All of you are one. Which doesn’t, by the way, mean “all of you are indistinguishable from one another,” or “all of you believe exactly the same thing,” or even “there is no difference between any of you.” If you look around, you will see that our creating God loves diversity… no two of us are alike, even if we are twins. We are unique, and uniquely gifted, and the community—the church, the neighborhood, the workplace, the world—needs our unique and irreplaceable gifts if it is to thrive. All of you are one. And all of you are different. And that difference is precious. It is difference that enables creativity, and innovation, and art. It is difference that opens our eyes to the extraordinary—the contrast of purple and orange and green, which seem so opposed, and yet in a garden, sparkle and show one another’s beauty. It is difference that enables blessing to flow, from one to another to another.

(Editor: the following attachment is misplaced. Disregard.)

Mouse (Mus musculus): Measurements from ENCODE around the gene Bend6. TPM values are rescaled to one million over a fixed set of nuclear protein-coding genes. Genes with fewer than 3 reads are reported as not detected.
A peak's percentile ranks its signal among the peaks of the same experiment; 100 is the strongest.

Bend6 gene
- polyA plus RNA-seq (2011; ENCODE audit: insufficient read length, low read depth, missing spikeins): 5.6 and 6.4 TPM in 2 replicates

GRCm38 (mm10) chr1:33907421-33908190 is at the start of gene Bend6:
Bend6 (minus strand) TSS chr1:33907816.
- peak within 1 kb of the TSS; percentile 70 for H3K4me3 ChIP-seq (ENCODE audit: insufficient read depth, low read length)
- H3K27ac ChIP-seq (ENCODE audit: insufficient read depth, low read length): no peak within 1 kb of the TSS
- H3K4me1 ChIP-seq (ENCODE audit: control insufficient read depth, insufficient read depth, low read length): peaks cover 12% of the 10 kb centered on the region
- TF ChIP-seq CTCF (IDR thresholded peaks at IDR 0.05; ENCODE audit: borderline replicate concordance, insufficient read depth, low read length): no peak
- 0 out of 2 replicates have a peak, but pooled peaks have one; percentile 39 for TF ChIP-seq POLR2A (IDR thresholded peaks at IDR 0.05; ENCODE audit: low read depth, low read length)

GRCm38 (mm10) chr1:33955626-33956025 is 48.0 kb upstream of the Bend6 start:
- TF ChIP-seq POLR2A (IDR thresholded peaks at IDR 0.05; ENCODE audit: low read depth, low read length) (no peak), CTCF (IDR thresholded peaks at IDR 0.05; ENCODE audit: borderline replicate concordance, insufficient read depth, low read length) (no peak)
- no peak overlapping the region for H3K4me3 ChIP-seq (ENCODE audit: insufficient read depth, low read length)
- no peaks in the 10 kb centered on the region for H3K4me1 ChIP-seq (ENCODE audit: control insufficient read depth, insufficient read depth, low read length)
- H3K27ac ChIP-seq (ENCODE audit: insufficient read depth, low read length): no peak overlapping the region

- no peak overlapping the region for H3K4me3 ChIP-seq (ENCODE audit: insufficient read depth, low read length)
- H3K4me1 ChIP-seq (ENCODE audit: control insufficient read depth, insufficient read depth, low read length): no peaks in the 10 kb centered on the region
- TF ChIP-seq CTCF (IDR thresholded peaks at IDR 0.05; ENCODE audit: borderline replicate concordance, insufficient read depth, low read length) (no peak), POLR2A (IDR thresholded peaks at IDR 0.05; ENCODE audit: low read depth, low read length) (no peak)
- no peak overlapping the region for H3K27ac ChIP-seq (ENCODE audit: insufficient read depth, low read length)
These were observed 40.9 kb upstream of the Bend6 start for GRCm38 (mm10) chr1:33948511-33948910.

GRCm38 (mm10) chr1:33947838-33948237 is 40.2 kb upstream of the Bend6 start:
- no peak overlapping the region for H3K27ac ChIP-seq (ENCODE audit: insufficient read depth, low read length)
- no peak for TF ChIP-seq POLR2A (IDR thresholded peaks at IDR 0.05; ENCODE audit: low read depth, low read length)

And still, and yet, “all of you are one.” It all comes back to blessing. Do we believe that blessings are to be gathered up and stored like keepsakes in a china cabinet, or hoarded like bottled water and cans of soup for an apocalypse? Or do we believe that blessings ought to flow through us, like water in a riverbed? Paul reminds his Galatian church that one of God’s promises to Abraham was that all the Gentiles, literally, all the nations, would be blessed in and through him, through his descendants. We are blessed, not so that we can have yet another dividing line, those who are blessed versus those who are not blessed, but so that those lines will be erased once and for all. We are blessed so that we can be a blessing to others. So that in sharing our blessings, we all may truly be one… not identical, not uninterestingly bland and mashed together like so many potatoes, but one in the Spirit, one in the Lord. One. So that the distinguishing mark of being a Christian will be, as Jesus prayed it would be, love. Thanks be to God. Amen.

[i] Amy Taylor, “An Open Letter from a 'Fat Chick' to Mike Jeffries, CEO of Abercrombie And Fitch,” Huffington Post Women Blog, May 10, 2013.